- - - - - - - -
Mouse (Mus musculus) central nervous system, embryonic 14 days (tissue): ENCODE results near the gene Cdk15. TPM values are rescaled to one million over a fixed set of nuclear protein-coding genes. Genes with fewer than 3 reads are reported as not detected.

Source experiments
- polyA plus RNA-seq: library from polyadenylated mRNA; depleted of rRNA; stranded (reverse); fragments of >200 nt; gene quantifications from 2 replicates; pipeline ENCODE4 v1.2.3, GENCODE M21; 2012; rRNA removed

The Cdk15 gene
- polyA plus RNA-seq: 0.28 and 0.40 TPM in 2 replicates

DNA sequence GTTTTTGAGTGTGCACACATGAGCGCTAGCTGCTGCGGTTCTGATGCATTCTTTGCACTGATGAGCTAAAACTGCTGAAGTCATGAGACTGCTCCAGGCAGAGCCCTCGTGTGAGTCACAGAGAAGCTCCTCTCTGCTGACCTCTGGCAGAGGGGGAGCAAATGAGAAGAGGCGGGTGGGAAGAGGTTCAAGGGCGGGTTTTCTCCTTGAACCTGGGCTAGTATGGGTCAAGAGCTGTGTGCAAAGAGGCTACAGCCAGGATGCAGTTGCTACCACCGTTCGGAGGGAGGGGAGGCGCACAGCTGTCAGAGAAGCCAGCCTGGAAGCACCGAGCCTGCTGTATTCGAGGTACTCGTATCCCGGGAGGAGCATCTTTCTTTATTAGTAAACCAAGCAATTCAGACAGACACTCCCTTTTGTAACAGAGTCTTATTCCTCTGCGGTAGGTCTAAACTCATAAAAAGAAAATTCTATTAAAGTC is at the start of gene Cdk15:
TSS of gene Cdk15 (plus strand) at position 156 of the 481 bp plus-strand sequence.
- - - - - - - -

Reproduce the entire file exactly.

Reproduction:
Mouse (Mus musculus) central nervous system, embryonic 14 days (tissue): ENCODE results near the gene Cdk15. TPM values are rescaled to one million over a fixed set of nuclear protein-coding genes. Genes with fewer than 3 reads are reported as not detected.

Source experiments
- polyA plus RNA-seq: library from polyadenylated mRNA; depleted of rRNA; stranded (reverse); fragments of >200 nt; gene quantifications from 2 replicates; pipeline ENCODE4 v1.2.3, GENCODE M21; 2012; rRNA removed

The Cdk15 gene
- polyA plus RNA-seq: 0.28 and 0.40 TPM in 2 replicates

DNA sequence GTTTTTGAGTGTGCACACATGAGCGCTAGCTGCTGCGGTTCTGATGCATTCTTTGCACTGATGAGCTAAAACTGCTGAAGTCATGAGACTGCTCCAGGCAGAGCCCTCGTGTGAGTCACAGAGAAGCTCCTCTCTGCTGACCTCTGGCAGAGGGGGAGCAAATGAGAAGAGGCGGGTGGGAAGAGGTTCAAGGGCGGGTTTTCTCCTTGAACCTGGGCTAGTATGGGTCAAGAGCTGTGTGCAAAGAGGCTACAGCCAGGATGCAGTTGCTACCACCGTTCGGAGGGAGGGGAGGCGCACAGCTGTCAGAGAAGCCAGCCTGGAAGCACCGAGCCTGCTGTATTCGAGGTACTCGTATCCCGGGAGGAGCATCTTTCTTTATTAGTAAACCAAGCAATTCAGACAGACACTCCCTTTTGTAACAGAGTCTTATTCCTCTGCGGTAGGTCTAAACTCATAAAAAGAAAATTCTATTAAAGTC is at the start of gene Cdk15:
TSS of gene Cdk15 (plus strand) at position 156 of the 481 bp plus-strand sequence.